Shlok 13-18

Then the Lord told the best of Birds, Garuda, that he would describe the most dreadful way to the Kingdom of Yama, where the sinners go after their death. Those who take delight in doing sinful deeds, those who are without pity and those who are wicked and those who have no regard for holy scriptures are thrown into hell. These people hate the good and righteous people and avoid them or abuse them. These sinners are full of self-praise. They are arrogant, proud and disrespetful towards those who have good qualities. They are lustful and shameless. Lord Vishnu was pleased with Garuda’s question asked with humility and devotion. The Lord continued saying that the proud and ignorant, owing to their sinful nature think that the purpose of life is merely agressive enjoyment of things. The love of earthly pleasures leads them to sin and sin drags them into hell. The wise, the thoughtful, the humble and the really knowledgeable go to higher planes and reach Vykuntha. But the sinners described above would suffer the most powerful punishments. They must suffer long the torments of hell.

Shlok 19-29

The dead ones have to experience the fruit of all their deeds, good and bad. Death overtakes them: they may have experienced joy-the result of their good deeds. But invariably they suffer many diseases in old age before death. Even on death bed the sinner does not shed his attachments. He becomes old, decrepit and disease-ridden. Then gradually the body loses all its capacity to keep healthy. He loses appetite, his eyes sink into their sockets. His lungs get congested with phlegm. His breathing becomes heavy and laboured. He would not be in a position even to speak. He dies while his near and dear ones break into sobs of grief. Then the phelgm and the accumulated saliva come out. His Prana, the vital breath, exits from the anus.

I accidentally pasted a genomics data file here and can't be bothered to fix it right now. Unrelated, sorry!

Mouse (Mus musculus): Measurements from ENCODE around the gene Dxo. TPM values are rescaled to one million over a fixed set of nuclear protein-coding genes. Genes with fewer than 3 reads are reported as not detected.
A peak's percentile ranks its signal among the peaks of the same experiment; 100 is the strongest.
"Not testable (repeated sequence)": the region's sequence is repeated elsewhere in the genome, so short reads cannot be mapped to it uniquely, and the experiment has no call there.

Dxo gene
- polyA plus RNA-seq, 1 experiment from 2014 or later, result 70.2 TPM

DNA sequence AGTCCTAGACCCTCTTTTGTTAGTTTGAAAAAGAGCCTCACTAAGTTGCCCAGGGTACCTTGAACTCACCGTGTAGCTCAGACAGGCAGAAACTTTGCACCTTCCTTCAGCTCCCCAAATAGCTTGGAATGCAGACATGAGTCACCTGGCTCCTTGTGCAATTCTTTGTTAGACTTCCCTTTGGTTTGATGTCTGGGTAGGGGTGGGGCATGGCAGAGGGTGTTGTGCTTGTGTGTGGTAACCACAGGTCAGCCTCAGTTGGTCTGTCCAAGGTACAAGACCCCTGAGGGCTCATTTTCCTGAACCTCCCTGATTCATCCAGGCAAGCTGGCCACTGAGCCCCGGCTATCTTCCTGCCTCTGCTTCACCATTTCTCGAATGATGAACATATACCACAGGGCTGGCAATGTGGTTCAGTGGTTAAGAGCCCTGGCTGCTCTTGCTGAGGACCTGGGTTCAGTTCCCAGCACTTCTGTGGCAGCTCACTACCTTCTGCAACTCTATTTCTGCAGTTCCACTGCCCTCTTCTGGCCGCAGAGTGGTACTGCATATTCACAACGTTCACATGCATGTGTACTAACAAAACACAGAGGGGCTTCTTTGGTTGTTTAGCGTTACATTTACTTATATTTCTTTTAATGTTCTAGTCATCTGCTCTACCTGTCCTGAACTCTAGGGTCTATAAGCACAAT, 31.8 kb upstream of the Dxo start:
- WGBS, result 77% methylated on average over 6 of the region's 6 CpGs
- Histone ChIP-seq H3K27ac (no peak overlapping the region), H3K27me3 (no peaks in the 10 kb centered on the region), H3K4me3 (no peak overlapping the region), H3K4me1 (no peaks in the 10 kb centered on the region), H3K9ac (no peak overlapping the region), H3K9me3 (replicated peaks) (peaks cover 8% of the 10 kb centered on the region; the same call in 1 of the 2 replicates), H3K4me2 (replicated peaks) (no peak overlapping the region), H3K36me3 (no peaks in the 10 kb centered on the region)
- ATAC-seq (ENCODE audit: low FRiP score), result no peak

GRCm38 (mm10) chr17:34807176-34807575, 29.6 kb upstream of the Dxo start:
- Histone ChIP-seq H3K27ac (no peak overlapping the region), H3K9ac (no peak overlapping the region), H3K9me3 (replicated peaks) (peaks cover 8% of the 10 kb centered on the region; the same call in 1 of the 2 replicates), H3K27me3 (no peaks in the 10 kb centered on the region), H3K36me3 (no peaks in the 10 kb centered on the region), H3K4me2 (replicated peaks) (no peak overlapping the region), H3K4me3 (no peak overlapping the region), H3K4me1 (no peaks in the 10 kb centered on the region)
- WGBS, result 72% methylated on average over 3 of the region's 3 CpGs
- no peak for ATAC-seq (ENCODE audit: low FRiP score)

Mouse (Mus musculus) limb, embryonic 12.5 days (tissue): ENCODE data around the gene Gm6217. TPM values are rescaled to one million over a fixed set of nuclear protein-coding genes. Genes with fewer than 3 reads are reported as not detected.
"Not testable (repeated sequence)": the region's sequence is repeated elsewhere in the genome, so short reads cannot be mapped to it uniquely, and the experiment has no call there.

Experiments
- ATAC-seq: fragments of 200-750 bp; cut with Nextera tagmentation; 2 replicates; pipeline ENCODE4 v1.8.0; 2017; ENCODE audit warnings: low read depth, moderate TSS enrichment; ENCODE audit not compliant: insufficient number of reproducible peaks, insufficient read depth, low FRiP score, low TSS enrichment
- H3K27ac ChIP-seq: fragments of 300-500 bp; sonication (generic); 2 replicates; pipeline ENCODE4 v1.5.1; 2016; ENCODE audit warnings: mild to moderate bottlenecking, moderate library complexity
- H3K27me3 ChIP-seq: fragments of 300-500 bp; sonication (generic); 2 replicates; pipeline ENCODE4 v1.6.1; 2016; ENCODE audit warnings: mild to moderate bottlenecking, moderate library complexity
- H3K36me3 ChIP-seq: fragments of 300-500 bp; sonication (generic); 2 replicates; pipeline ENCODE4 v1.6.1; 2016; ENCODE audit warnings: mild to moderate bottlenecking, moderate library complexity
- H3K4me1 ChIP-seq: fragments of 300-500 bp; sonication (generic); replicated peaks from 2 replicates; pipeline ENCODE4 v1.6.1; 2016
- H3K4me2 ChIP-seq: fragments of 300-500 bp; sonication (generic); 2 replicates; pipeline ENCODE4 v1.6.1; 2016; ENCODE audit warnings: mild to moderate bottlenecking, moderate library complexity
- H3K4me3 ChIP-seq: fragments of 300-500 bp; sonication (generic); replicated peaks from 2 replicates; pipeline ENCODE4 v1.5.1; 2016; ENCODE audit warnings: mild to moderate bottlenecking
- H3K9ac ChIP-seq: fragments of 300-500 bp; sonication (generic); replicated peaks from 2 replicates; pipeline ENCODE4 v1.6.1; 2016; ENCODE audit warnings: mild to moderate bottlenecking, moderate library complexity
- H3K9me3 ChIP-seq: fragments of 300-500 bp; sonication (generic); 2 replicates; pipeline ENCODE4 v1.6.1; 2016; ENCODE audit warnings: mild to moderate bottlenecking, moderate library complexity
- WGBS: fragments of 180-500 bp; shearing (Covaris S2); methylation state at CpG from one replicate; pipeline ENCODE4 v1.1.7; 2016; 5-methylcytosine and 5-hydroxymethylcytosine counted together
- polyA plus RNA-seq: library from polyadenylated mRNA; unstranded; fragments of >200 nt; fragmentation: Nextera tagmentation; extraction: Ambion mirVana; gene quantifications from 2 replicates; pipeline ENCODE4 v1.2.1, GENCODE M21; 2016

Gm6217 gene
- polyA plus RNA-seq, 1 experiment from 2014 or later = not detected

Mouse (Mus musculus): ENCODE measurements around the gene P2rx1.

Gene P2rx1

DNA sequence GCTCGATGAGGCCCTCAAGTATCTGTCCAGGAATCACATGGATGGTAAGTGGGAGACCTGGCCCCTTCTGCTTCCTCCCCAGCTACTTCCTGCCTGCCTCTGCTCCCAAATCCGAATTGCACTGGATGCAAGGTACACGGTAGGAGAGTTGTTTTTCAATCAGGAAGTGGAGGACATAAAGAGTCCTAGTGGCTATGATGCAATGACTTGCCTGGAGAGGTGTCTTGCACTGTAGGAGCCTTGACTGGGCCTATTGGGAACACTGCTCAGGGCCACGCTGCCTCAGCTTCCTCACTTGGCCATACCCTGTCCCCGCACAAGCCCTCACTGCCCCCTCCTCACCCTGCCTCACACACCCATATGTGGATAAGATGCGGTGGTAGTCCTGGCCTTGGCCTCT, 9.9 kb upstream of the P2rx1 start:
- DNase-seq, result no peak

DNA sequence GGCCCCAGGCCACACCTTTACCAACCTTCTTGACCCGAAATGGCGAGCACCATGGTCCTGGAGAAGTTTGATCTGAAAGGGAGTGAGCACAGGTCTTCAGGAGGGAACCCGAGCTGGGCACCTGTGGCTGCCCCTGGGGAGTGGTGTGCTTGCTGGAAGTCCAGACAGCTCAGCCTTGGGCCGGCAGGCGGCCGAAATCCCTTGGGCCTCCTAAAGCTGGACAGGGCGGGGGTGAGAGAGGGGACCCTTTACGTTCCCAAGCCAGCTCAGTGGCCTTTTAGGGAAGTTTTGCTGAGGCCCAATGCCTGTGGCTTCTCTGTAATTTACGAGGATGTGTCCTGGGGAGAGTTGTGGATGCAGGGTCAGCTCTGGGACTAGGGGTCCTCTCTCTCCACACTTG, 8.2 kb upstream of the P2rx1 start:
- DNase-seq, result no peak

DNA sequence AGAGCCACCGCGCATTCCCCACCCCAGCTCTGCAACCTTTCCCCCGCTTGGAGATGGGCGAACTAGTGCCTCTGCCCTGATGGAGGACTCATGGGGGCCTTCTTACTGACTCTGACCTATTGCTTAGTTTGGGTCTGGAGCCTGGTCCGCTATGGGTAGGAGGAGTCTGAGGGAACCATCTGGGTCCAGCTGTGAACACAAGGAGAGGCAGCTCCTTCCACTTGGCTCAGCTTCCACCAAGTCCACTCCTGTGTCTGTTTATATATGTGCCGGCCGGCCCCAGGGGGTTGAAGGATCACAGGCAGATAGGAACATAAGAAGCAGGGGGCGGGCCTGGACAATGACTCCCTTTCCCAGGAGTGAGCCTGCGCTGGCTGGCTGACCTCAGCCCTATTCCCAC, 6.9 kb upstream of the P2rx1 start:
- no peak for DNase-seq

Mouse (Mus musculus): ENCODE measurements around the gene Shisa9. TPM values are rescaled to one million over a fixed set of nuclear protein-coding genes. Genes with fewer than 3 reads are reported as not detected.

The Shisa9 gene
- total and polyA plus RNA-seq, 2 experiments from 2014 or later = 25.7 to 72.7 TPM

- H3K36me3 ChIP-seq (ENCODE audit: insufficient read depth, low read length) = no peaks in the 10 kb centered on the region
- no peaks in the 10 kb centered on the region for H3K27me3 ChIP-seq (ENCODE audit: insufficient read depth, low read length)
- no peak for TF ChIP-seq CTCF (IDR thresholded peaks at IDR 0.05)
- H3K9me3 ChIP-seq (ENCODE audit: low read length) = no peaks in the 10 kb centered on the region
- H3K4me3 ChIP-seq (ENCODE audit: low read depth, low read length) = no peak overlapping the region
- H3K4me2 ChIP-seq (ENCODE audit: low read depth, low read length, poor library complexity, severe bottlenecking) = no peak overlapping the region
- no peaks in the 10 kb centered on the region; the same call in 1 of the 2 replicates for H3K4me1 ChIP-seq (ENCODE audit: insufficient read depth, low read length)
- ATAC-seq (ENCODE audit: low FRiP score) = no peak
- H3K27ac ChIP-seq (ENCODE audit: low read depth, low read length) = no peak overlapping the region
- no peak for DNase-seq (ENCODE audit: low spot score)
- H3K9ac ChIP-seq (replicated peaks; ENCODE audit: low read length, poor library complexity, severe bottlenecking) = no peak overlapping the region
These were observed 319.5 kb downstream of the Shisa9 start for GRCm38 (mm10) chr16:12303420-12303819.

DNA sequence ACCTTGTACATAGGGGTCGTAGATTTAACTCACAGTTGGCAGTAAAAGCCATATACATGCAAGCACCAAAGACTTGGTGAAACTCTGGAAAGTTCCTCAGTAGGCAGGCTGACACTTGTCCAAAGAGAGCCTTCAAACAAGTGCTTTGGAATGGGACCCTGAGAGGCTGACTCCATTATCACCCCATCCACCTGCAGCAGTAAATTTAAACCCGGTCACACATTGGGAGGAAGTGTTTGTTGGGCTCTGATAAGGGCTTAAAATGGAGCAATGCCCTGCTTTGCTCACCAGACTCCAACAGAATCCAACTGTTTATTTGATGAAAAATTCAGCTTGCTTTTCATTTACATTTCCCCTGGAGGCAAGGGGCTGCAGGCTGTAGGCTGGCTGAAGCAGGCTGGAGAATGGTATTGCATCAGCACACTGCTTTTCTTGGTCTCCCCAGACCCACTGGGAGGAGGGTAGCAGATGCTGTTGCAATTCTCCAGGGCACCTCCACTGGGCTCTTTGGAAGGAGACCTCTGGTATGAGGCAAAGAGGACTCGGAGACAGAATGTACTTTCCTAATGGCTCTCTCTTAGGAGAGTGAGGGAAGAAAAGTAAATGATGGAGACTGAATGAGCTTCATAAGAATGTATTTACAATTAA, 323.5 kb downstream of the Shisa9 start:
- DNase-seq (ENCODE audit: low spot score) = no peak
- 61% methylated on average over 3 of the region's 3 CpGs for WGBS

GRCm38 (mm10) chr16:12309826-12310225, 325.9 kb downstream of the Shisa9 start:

Shlok 30-33

Two of Yama’s messengers come there to take away the dead one. (They are not seen by anyone around-The dead one is able to see them. They are black like crows). They are stark naked and frightful. They have twisted mouths, angry red eyes. Their nails are sharp and look like weapons. Their hair stands stiff and erect. They come with clubs and fierce ropes. The dead man’s excreta comes out without his knowing or volition. The dead person gets transformed into a thumb-sized being shedding his sthoola sareera, gross body. The moment he casts around his looks, Yama’s men capture him. Just as a criminal is treated by King’s officers of justice, the yaatana sareera the torment body would be bound with a rope and dragged far and farther till Yamapuri.

Shlok 34-36

While dragging him along Yama’s servitors-threaten him and frighten him describing the torments he has to eventually suffer and endure in hell. They talk about various hells like the frightful kumbheepaka and other such hells. The Yaatana sareera or the thumb-sized torment-body of the sinner would be groaning and making hopeless and helpless appeals for mercy with shrieks. While he cries out in agony Yama’s servitors go an beating him mercilessly. All the while, the loud groans and sobs of his near relatives would be audible to the sinner in his little, torment-tossed new body.